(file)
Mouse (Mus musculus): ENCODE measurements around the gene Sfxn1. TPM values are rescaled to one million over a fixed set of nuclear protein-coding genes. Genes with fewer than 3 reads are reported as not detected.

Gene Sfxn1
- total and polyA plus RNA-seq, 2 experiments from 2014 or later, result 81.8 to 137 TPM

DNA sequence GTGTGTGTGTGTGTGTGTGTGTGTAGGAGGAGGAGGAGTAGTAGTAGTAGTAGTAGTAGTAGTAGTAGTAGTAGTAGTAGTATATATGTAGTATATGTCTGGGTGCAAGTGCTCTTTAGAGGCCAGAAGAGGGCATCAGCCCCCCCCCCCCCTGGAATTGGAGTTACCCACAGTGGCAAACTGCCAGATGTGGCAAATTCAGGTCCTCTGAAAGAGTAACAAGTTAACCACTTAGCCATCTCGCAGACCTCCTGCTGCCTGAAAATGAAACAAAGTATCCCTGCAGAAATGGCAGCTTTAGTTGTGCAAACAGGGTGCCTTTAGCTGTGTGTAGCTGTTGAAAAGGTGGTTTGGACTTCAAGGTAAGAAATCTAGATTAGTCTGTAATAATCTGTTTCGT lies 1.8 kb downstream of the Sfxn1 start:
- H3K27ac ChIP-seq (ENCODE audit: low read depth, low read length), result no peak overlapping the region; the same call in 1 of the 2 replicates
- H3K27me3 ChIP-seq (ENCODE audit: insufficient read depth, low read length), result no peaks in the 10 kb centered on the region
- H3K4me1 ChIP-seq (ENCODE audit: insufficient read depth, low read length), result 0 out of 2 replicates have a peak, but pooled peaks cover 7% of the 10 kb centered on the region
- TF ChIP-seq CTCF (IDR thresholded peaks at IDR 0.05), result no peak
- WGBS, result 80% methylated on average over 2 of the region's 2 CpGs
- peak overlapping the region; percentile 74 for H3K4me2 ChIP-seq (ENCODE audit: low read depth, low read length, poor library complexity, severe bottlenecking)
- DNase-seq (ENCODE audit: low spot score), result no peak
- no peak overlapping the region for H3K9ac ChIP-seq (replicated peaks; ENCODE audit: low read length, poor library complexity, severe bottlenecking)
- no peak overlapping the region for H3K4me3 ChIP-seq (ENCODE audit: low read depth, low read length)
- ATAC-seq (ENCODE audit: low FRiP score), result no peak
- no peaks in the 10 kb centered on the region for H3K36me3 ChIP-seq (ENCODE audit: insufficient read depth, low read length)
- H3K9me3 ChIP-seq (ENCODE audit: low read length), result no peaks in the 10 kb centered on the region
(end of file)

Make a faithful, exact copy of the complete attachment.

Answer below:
Mouse (Mus musculus): ENCODE measurements around the gene Sfxn1. TPM values are rescaled to one million over a fixed set of nuclear protein-coding genes. Genes with fewer than 3 reads are reported as not detected.

Gene Sfxn1
- total and polyA plus RNA-seq, 2 experiments from 2014 or later, result 81.8 to 137 TPM

DNA sequence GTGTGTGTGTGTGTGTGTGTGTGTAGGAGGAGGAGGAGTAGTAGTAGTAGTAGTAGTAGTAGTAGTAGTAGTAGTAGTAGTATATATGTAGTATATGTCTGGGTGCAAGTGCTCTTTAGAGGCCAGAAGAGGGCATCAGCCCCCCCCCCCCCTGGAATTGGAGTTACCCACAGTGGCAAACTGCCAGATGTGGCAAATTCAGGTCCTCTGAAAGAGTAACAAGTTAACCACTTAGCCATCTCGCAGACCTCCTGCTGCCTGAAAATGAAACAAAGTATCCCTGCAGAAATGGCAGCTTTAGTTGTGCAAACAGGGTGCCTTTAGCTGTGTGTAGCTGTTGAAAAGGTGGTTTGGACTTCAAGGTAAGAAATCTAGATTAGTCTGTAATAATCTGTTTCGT lies 1.8 kb downstream of the Sfxn1 start:
- H3K27ac ChIP-seq (ENCODE audit: low read depth, low read length), result no peak overlapping the region; the same call in 1 of the 2 replicates
- H3K27me3 ChIP-seq (ENCODE audit: insufficient read depth, low read length), result no peaks in the 10 kb centered on the region
- H3K4me1 ChIP-seq (ENCODE audit: insufficient read depth, low read length), result 0 out of 2 replicates have a peak, but pooled peaks cover 7% of the 10 kb centered on the region
- TF ChIP-seq CTCF (IDR thresholded peaks at IDR 0.05), result no peak
- WGBS, result 80% methylated on average over 2 of the region's 2 CpGs
- peak overlapping the region; percentile 74 for H3K4me2 ChIP-seq (ENCODE audit: low read depth, low read length, poor library complexity, severe bottlenecking)
- DNase-seq (ENCODE audit: low spot score), result no peak
- no peak overlapping the region for H3K9ac ChIP-seq (replicated peaks; ENCODE audit: low read length, poor library complexity, severe bottlenecking)
- no peak overlapping the region for H3K4me3 ChIP-seq (ENCODE audit: low read depth, low read length)
- ATAC-seq (ENCODE audit: low FRiP score), result no peak
- no peaks in the 10 kb centered on the region for H3K36me3 ChIP-seq (ENCODE audit: insufficient read depth, low read length)
- H3K9me3 ChIP-seq (ENCODE audit: low read length), result no peaks in the 10 kb centered on the region